5. April 2022

Combating antimicrobial resistance and antimicrobial residues in the Zambian poultry sector

Facts

Region: Africa Sector: Food & Feed Country: Zambia Project type: Demonstration project Country partners: Ministry of Livestock and Fisheries Central Veterinary Research Institute, Ministry of Fisheries and Livestock, University of Zambia, Veterinary Association of Zambia, Zambia Medicines Regulatory Authority Timescale: 1 May 2022 - 30 April 2025 ICARS funding: 558,168.72 USD

Context

In response to the call made by the World Health Organization (WHO) in 2015, Zambia developed its National Action Plan (NAP) in 2017. The NAP was informed by a 2016 Situational Analysis,
which looked at antimicrobial resistance (AMR) and antimicrobial use in the human, animal and plant sectors.

The Zambian NAP mirrored the WHO’s Global Action Plan with a focus on:

  • raising awareness and knowledge of AMR among practitioners and communities
  • strengthening surveillance and research
  • improving infection prevention and control (IPC) practices
  • improving optimisation of antimicrobial use (AMU)
  • making an investment case for diagnostics and new treatments

Zambia has made some strides in implementation of its AMR National Action Plan and the support from ICARS has come at an opportune time to augment the gains made so far in the fight against AMR.

Dr Anna Songolo, Permanent Secretary, Ministry of Fisheries and Livestock

Problem

While Zambia has made progress against AMR through implementing the NAP, there remain gaps. While some initiatives have been implemented to encourage farmers, veterinary personnel and agro-veterinary shop sellers to use antimicrobials in a more prudent manner. There are however no treatment guidelines for poultry diseases in Zambia to guide prescribing practices of veterinary professionals.

Growing consumer demand for poultry products in Zambia has however resulted in non-prudent antimicrobial use on farms, with the intent to prevent and treat poultry diseases, optimise growth, and maximise profits.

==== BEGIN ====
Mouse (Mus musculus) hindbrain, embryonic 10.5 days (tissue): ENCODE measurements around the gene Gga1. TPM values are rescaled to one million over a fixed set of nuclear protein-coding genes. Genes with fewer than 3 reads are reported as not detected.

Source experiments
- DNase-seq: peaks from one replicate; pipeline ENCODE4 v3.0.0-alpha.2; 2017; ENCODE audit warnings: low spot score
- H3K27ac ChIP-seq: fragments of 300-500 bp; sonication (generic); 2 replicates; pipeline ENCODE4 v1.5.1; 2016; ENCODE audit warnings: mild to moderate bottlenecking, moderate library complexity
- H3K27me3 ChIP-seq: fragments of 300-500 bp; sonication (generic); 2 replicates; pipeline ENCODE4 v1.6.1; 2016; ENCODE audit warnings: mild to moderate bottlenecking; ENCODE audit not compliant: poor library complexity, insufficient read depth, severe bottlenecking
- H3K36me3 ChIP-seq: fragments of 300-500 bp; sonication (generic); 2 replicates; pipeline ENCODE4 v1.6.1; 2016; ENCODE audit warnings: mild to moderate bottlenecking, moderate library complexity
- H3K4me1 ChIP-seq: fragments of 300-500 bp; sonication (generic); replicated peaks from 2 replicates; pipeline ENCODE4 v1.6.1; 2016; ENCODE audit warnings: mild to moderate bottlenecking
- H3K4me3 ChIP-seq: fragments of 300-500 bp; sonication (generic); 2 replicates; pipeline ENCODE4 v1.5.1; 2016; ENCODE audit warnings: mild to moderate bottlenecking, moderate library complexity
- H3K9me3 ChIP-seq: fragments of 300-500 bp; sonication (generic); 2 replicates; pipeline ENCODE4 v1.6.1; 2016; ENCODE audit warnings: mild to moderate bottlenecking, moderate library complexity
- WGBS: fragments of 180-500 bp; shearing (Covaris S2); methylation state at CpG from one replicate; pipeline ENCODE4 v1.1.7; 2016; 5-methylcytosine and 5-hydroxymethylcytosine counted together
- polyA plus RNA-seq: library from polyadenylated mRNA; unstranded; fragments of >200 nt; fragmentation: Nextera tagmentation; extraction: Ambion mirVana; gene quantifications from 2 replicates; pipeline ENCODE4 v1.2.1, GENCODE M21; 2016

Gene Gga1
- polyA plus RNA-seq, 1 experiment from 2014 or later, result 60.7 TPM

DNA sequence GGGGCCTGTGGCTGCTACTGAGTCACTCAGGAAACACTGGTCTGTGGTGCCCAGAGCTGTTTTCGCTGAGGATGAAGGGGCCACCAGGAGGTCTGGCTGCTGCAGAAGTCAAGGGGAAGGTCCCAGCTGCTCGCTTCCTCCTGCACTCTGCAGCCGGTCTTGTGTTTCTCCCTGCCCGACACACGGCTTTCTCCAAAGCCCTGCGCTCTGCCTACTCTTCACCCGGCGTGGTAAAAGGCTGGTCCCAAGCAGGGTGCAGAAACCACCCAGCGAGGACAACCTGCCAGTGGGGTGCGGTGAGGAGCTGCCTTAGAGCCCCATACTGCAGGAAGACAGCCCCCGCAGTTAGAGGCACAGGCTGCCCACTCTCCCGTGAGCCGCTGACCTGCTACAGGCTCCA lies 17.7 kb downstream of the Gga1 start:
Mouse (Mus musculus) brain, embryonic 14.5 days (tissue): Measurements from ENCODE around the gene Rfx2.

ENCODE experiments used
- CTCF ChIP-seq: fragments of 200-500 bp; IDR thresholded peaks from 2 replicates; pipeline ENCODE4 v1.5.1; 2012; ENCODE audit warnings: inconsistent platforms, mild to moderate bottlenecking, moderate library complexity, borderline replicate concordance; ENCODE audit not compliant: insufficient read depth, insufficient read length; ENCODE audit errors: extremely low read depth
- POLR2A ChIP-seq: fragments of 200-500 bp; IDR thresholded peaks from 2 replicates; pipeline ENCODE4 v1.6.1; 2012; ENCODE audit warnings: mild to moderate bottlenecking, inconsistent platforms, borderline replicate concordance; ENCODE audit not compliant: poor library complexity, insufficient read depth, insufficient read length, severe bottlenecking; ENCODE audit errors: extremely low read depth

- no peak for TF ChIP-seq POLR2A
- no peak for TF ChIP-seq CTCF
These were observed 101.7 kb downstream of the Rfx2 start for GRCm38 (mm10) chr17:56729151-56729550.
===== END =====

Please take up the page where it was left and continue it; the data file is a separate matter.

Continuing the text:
Antimicrobial use in poultry production is complex with several actors involved in prescribing, sales and use. To create change we must better understand these behaviors and suitably tailor interventions. This project will develop interventions to target and engage numerous actors, in order to have impact at the farm level to help contain and tackle AMR in Zambia.”

Erica Westwood, Implementation Research Advisor, ICARS

Project overview

The aim of this project is to optimise antimicrobial prescribing and use among the veterinary personnel, agrovets and farmers, to reduce unnecessary antimicrobial use and residues by at least 30% in intensively managed poultry over a period of 3 years.

The CAAZAP project will be implemented in three provinces of Zambia (Southern, Copperbelt and Lusaka), with four key objectives:

  1. to assess and improve knowledge, attitudes and practices (KAP) amongst key stakeholders
  2. to develop and disseminate treatment guidelines amongst veterinary doctors
  3. to assess antimicrobial use on farms and residue levels in poultry meat and eggs, as well as antimicrobials in feed
  4. to assess economic impact of implementation to inform policy and scaleup

The key interventions are to develop and disseminate novel treatment guidelines and, with training for the veterinarians, help improve poultry disease treatment regimes; and training, incentives, and sensitization that will target farmers, veterinary paraprofessionals, and agro-vet shop sellers to improve antimicrobial use, advice and selling practices.

Outcomes

Together, these interventions are intended to improve practices amongst antimicrobial users in the poultry value chain and provide measurable data to make a case to policy makers and community actors for sustaining and scaling up the programme. This project aims to support a wider impact of improving food safety in Zambia through reduced nonprudent antimicrobial use in food production.

Download project summary

Supporting activity
Tunisia
One Health

Interventions to control the dynamics of antimicrobial resistance from chickens through the environment (ENVIRE)

Demonstration Project
Tanzania
Environment

Mitigating the spread of antimicrobials and resistant microbes through treatment of manure